Contributor's Opinion Tor Madira

Laying the foundation for peace in South Sudan doesn’t requires domestic African approaches

By Tor Madira Machier,

Author, Tor Madira...
Author, Tor Madira…

August 11, 2017(Nyamilepedia) —– Foreign ministers of the IGAD countries let by the Ethiopian foreign minister Dr Workneh Gebeyhu, met, last month, in the South Sudan’s capital Juba to address issues concerning but not limited to the implementation of the South Sudan’s peace deal which was signed in August 2015.

Dubbed as “peace revitalization” summit, the high-level diplomatic gathering was meant to inbue, with the current reality, the peace road map known as the ‘Agreement on the Resolution of the Conflict in the Republic of South South’, or ARCISS in short, which was signed two years ago by Riek Machar and Salva Kiir, on behalf of the South Sudan’s rebel SPLM-IO and the SPLM-iG-led government of the Republic of South Sudan respectively.

While in the young nation’s capital, the foreign ministers said that they “reasure the president and his government that the IGAD is not for the renegotiation of the agreement” adding that their “position on Riek Machar remain unchanged”.

As the statement may mean, for the government of General Salva Kiir in Juba, that the regional body, the IGAD, is convinced that working with SPLM-IO Chairman Riek Machar will not achieve peace in South Sudan, it means, in reality, that without the participation of the Rebel leader in the peace process, there is no viable path to ending the country’s bloody civil war which has already killed thousands and displaced millions to the neighboring countries.

Since it took helm to mediate a peace process between the waring parties of South Sudan,  the regional community, represented by the IGAD, has never been successful given the political and economic interests some of the IGAD member states have in South Sudan. Personal interests among the regional leaders have weakened the “African Solution for African problems” approach.

When the ARCISS was signed two years ago under the auspices of the IGAD, it was meant to end the war and with the return of the rebel leader, Riek Machar, to Juba in April 2016, South  Sudanese, the regional and the international community were rendered hopeful that the return signifies the end of the war. With Kiir’s peace partner, Riek Machar, fleeing Juba once again in July 2016, roughly two months after the formation of the Transitional Government of National Unity provided for in the ARCISS, South Sudanese now hope less about end of the war in the near future.

Throughout the two years of peace mediation, IGAD’s position has been, in theory, zero tolerance towards those obstructing and undermining the regional efforts for peace in South Sudan, but in reality, this stance has so far suffered setbacks owing to lack of williness in translating it into actions which could compel the warring parties, the government to be specific, to adhere to the pledge they promised to keep.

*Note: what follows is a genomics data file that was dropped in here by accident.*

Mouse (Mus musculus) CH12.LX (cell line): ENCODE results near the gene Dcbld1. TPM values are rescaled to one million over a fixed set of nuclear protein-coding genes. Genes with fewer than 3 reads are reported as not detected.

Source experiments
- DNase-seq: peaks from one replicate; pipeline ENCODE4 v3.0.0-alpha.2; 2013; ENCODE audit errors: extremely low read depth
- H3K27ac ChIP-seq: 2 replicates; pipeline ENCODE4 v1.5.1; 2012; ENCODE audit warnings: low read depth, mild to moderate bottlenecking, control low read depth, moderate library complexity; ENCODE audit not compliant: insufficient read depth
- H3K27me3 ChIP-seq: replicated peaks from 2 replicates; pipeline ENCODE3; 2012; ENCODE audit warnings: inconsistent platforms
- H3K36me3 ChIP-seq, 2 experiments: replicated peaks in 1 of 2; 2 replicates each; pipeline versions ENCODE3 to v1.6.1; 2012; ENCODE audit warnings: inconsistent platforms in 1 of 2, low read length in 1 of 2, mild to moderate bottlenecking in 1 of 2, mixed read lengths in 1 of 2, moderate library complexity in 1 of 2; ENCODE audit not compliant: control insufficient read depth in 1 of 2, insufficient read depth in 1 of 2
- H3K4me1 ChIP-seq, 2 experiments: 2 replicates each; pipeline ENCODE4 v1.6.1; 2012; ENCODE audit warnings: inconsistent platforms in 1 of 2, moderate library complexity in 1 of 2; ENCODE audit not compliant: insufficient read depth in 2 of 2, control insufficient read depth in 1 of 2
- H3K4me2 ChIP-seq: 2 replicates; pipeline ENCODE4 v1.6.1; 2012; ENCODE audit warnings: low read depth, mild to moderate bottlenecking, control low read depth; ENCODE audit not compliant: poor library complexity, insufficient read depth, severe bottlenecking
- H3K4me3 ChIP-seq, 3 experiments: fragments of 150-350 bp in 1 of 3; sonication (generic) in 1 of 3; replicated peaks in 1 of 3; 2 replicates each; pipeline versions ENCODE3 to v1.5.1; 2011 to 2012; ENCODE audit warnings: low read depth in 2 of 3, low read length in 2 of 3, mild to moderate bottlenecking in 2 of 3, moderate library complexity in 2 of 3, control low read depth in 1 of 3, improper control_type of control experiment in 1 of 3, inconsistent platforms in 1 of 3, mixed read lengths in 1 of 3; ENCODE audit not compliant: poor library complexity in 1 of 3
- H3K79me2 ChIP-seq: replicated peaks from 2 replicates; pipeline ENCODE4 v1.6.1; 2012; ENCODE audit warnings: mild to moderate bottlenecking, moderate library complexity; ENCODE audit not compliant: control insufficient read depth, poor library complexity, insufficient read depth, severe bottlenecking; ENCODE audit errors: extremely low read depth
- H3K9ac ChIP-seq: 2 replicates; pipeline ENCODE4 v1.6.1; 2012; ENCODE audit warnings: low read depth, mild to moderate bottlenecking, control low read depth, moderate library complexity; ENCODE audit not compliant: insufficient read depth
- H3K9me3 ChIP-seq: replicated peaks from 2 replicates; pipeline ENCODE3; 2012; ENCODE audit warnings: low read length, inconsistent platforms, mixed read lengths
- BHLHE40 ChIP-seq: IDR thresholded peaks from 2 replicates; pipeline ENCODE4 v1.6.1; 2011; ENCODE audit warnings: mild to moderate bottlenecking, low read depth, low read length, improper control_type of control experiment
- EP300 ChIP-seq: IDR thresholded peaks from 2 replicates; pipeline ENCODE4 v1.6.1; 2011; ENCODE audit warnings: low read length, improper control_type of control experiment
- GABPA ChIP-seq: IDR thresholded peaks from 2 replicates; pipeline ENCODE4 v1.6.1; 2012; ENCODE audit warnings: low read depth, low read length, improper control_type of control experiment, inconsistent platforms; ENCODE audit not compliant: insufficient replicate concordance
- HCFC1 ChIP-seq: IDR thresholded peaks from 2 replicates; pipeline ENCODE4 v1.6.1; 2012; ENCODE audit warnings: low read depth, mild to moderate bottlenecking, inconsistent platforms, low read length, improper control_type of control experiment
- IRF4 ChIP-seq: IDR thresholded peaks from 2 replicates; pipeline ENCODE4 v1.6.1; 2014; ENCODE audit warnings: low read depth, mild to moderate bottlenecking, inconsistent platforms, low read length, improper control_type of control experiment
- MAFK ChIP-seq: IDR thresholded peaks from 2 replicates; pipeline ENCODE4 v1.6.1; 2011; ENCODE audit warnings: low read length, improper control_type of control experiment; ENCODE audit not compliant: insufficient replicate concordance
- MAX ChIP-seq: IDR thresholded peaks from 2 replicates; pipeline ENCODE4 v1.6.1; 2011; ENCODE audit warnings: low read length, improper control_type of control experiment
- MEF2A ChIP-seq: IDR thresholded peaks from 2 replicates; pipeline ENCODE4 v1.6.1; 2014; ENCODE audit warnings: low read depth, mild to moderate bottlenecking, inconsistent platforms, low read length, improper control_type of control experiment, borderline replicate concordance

The second outbreak of the civil war in July 2016 and the subsequent departure of Riek Machar from Juba which instigated the collapse of the Unity Government have demolished the African continent’s “African Solutions for African Problems” mechanism.

President Salva Kiir Mayardit whose government has been responsible for gross violations of the peace agreement has never faced any action above hundreds  of condemnations uttered by the very regional body threatening to use the said solutions for African problems. Other language the IGAD has been pursuing and which doubts it’s transparency as a mediator is blaming “both sides” when particularly disappointed by violations committed, for the most part, by the government.

Kiir’s notion of having “good working relationship” with General Taban Deng, which he is able to sell to the IGAD via colleagues in the region, rather than the peace partner Riek Machar, has so far failed to produce any positive results rather than the intensification of war, yet despite being aware of this notion’s failure, the IGAD pretends to be uninformed about why the war continue in the young nation.

I hope the intensification of war, which has rendered millions of South Sudanese destitutes, has never been in the best interest of the IGAD and the Juba based government of the Jieng Council of Elders, however, it is now the reality and the solution will come when the regional body accept that sustainable peace will be achieved in a comprehensive, faithful and in a bipartisan manner in which President Kiir accept to share a peace process with his rivals especially Riek Machar and not with a person lacking support and who have nothing to do with the command of the SPLA faction fighting the regime in Juba. In doing so, the IGAD and the African continent MUST relinguish mediating between the two parties and hand over the process to Western Powers to rush in for a productive, fresh and credible mechanism that, I think, should be ‘Western solutions for African problems’ rather than depending on a mechanism mostly based on false pride of Africanism called “African Solutions for African Problems”.

Tor Madira Machier is a South Sudanese columnist living in Cairo, Egypt. His blog is tormachier.blogspot.com and can be reached via tormadira2013@gmail.com

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